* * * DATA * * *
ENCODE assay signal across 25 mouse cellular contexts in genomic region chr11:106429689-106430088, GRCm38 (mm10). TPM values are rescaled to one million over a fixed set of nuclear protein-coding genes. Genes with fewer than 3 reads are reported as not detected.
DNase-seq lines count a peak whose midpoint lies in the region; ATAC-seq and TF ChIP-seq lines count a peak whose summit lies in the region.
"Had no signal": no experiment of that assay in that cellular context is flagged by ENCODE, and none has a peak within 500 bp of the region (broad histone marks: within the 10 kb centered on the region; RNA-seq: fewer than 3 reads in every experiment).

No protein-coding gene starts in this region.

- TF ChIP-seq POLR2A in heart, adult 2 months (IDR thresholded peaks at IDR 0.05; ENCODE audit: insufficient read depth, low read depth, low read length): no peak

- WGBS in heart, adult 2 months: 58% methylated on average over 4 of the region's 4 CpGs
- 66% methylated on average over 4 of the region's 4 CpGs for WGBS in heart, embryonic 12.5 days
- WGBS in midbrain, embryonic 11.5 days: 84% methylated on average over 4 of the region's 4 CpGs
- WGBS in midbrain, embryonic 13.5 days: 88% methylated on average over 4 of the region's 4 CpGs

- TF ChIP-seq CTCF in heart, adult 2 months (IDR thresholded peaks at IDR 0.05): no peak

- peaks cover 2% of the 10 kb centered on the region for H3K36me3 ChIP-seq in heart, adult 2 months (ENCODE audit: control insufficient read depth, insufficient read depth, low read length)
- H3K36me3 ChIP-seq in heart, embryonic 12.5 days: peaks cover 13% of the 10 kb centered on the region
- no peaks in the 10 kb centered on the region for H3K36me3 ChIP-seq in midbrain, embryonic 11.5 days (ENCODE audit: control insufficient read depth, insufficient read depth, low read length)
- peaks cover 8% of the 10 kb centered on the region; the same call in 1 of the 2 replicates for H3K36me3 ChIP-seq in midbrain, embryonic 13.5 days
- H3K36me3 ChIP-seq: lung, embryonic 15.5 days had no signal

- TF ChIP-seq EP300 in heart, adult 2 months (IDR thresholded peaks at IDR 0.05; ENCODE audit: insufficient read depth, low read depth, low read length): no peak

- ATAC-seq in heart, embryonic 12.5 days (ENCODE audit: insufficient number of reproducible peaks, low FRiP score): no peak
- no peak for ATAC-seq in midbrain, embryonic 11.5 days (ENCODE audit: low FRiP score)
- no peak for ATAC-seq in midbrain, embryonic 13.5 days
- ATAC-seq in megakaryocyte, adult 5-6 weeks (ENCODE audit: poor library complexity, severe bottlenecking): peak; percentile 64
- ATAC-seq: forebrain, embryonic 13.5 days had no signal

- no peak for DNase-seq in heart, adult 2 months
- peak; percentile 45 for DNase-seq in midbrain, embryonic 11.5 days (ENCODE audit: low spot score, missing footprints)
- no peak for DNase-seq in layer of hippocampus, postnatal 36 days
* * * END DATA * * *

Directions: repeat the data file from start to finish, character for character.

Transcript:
ENCODE assay signal across 25 mouse cellular contexts in genomic region chr11:106429689-106430088, GRCm38 (mm10). TPM values are rescaled to one million over a fixed set of nuclear protein-coding genes. Genes with fewer than 3 reads are reported as not detected.
DNase-seq lines count a peak whose midpoint lies in the region; ATAC-seq and TF ChIP-seq lines count a peak whose summit lies in the region.
"Had no signal": no experiment of that assay in that cellular context is flagged by ENCODE, and none has a peak within 500 bp of the region (broad histone marks: within the 10 kb centered on the region; RNA-seq: fewer than 3 reads in every experiment).

No protein-coding gene starts in this region.

- TF ChIP-seq POLR2A in heart, adult 2 months (IDR thresholded peaks at IDR 0.05; ENCODE audit: insufficient read depth, low read depth, low read length): no peak

- WGBS in heart, adult 2 months: 58% methylated on average over 4 of the region's 4 CpGs
- 66% methylated on average over 4 of the region's 4 CpGs for WGBS in heart, embryonic 12.5 days
- WGBS in midbrain, embryonic 11.5 days: 84% methylated on average over 4 of the region's 4 CpGs
- WGBS in midbrain, embryonic 13.5 days: 88% methylated on average over 4 of the region's 4 CpGs

- TF ChIP-seq CTCF in heart, adult 2 months (IDR thresholded peaks at IDR 0.05): no peak

- peaks cover 2% of the 10 kb centered on the region for H3K36me3 ChIP-seq in heart, adult 2 months (ENCODE audit: control insufficient read depth, insufficient read depth, low read length)
- H3K36me3 ChIP-seq in heart, embryonic 12.5 days: peaks cover 13% of the 10 kb centered on the region
- no peaks in the 10 kb centered on the region for H3K36me3 ChIP-seq in midbrain, embryonic 11.5 days (ENCODE audit: control insufficient read depth, insufficient read depth, low read length)
- peaks cover 8% of the 10 kb centered on the region; the same call in 1 of the 2 replicates for H3K36me3 ChIP-seq in midbrain, embryonic 13.5 days
- H3K36me3 ChIP-seq: lung, embryonic 15.5 days had no signal

- TF ChIP-seq EP300 in heart, adult 2 months (IDR thresholded peaks at IDR 0.05; ENCODE audit: insufficient read depth, low read depth, low read length): no peak

- ATAC-seq in heart, embryonic 12.5 days (ENCODE audit: insufficient number of reproducible peaks, low FRiP score): no peak
- no peak for ATAC-seq in midbrain, embryonic 11.5 days (ENCODE audit: low FRiP score)
- no peak for ATAC-seq in midbrain, embryonic 13.5 days
- ATAC-seq in megakaryocyte, adult 5-6 weeks (ENCODE audit: poor library complexity, severe bottlenecking): peak; percentile 64
- ATAC-seq: forebrain, embryonic 13.5 days had no signal

- no peak for DNase-seq in heart, adult 2 months
- peak; percentile 45 for DNase-seq in midbrain, embryonic 11.5 days (ENCODE audit: low spot score, missing footprints)
- no peak for DNase-seq in layer of hippocampus, postnatal 36 days